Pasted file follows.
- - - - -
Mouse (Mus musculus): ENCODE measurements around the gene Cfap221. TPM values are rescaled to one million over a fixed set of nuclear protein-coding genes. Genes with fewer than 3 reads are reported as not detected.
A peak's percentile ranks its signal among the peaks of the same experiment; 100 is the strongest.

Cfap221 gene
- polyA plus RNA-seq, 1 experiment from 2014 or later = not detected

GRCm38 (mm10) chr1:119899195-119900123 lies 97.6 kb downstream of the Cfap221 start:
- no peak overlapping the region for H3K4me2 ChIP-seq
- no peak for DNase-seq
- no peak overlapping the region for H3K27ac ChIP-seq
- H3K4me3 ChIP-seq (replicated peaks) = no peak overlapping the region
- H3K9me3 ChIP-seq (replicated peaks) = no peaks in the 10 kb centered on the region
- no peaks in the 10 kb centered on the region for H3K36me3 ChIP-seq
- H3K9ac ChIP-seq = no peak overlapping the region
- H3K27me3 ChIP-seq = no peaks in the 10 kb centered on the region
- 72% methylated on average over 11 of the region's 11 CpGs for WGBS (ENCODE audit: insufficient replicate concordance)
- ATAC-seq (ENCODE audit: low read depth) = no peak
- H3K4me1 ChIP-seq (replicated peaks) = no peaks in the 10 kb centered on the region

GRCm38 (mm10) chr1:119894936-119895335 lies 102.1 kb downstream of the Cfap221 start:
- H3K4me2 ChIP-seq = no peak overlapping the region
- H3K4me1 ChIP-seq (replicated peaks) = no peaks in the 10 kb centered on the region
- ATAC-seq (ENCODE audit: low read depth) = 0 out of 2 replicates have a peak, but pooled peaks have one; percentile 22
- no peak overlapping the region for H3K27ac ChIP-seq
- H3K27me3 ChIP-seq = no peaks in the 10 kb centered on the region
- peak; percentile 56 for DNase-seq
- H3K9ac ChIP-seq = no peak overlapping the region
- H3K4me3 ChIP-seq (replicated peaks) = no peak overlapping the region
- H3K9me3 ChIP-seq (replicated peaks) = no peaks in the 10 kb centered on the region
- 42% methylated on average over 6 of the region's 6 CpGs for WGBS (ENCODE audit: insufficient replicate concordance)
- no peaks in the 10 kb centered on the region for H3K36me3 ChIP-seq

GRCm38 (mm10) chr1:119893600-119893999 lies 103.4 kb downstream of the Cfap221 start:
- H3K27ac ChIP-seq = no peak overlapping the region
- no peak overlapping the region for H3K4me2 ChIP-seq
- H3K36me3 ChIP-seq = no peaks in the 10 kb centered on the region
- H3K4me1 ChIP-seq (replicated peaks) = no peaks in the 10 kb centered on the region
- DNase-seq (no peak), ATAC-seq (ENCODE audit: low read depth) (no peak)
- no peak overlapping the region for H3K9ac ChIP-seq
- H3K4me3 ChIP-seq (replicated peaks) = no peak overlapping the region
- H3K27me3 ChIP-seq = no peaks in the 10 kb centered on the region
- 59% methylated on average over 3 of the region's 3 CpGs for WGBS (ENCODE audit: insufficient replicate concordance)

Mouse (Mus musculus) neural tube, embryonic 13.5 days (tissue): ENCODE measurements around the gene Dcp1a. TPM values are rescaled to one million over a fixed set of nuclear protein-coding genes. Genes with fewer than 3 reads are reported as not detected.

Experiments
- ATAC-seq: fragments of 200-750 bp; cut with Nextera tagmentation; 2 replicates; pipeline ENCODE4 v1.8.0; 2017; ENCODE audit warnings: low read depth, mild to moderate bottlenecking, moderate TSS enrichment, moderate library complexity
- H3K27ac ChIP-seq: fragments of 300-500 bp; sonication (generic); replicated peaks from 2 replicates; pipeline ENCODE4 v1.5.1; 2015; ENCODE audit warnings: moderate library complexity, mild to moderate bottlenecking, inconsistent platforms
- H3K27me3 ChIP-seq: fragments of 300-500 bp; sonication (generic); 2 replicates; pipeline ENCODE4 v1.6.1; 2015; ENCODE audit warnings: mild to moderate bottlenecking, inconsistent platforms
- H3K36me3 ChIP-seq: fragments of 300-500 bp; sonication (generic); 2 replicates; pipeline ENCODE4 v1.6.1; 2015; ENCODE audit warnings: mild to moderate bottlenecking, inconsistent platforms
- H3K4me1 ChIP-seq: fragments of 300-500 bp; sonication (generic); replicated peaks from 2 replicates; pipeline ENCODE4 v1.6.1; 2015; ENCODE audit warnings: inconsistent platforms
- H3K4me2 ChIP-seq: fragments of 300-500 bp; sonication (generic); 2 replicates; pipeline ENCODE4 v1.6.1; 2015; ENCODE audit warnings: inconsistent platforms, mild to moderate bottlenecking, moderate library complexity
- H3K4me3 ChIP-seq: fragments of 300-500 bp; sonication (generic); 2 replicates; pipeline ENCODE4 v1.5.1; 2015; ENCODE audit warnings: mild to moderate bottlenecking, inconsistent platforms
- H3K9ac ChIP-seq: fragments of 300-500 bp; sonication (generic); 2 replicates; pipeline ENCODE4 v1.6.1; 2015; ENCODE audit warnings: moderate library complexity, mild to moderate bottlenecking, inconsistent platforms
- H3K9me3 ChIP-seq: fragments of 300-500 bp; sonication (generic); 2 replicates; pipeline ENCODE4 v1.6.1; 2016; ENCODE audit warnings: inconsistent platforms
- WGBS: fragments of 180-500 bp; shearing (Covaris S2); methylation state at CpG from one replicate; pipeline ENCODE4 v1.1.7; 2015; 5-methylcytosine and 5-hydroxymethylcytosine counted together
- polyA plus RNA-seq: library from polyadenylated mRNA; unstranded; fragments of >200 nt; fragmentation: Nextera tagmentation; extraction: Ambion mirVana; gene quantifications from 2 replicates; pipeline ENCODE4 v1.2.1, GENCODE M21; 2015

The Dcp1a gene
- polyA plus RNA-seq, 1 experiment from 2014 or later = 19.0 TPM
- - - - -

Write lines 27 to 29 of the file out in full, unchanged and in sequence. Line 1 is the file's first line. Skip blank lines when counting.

- 42% methylated on average over 6 of the region's 6 CpGs for WGBS (ENCODE audit: insufficient replicate concordance)
- no peaks in the 10 kb centered on the region for H3K36me3 ChIP-seq

GRCm38 (mm10) chr1:119893600-119893999 lies 103.4 kb downstream of the Cfap221 start: